birds-eye-view of the nullabor stretching like the mulga sky fell down map flat, and folded abruptly to the sea watch the blue Kombi inside, two brothers play in a cot skin stained pink from dust; used to long swims and tent sleeps and helicopters and camp food, lots of blokes around and school of the air, over and out. and there’s Mum, huge like a battleship can’t fit behind the steering wheel these days, tired feet and happy eyes like deserts are made to measure; and Dad, casual knees akimbo brown as Tennant Creek, beard untrimmed eyes on the straight, straight road elbow nudging the breeze scene 2: the heat is measured in cicada roar and packing boxes and the smell of black markers. on a concrete verandah grandma is humming “la di di”, hair wet from the pool where she showed the boys frogs in the filter box and how to warm themselves against the garage bricks and there’s grandpa, singlet and shorts a new baby on his chest humming long, blank notes Mum’s in and out, on the phone, curly cord and yellow pants, packing, mind on full spin between Bahasa and banks and passports, feeding boys, farewelling friends and nursing her tiny, new daughter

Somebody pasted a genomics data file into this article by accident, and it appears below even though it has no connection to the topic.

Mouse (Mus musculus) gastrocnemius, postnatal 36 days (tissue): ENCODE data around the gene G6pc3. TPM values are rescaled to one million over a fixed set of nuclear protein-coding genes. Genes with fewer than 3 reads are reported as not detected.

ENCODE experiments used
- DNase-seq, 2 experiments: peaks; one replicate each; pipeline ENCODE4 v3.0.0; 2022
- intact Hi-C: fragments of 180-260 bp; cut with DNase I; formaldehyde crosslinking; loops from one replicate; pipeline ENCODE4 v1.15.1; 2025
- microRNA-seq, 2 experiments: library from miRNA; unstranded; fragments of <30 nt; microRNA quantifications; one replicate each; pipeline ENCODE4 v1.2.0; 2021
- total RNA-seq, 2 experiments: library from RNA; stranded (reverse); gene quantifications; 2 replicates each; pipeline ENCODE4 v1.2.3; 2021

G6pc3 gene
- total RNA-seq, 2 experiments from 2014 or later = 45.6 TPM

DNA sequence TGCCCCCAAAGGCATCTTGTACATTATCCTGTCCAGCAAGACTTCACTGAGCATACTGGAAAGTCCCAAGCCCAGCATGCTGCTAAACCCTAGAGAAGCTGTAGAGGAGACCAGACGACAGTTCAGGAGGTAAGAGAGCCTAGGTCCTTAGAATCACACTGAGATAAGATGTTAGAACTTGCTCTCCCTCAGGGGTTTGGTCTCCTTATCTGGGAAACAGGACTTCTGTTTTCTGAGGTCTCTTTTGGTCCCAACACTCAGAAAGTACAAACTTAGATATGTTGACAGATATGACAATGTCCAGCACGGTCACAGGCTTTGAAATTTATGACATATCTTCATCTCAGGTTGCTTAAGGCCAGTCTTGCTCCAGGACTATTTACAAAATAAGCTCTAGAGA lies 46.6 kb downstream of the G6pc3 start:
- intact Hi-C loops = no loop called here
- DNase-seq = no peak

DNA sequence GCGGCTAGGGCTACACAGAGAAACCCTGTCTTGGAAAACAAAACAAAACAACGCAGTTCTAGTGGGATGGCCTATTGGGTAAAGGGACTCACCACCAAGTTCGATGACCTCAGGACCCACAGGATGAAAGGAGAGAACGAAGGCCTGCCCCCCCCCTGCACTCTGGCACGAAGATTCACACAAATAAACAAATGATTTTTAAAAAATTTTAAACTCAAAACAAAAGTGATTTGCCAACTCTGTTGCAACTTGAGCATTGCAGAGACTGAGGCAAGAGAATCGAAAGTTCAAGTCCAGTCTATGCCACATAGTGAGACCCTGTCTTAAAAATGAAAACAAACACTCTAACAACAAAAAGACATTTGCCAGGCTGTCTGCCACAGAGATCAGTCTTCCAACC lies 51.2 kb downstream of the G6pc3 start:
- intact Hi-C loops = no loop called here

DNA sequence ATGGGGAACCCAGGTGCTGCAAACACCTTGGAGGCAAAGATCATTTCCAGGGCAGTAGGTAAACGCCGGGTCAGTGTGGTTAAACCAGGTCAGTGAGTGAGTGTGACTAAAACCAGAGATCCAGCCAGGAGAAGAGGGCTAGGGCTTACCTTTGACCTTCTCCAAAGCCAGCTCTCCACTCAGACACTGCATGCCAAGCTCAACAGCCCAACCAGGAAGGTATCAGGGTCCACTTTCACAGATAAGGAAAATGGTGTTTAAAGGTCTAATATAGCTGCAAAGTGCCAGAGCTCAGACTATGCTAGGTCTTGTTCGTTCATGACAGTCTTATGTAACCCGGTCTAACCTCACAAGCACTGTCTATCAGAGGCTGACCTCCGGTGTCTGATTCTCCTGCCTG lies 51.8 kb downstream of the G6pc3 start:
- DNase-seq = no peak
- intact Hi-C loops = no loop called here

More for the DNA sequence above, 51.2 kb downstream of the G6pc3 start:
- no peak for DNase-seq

Written for NaPoWriMo #14
Today’s challenge is a fun one: write a poem that takes the form of the opening scene of the movie of your life. Does it open with a car chase? A musical number? A long scene panning across a verdant plain? You’re the director (and also the producer, the actors, the set designer, the cinematographer, and the lowly assistant that buys doughnuts for the crew) – so it’s all up to you!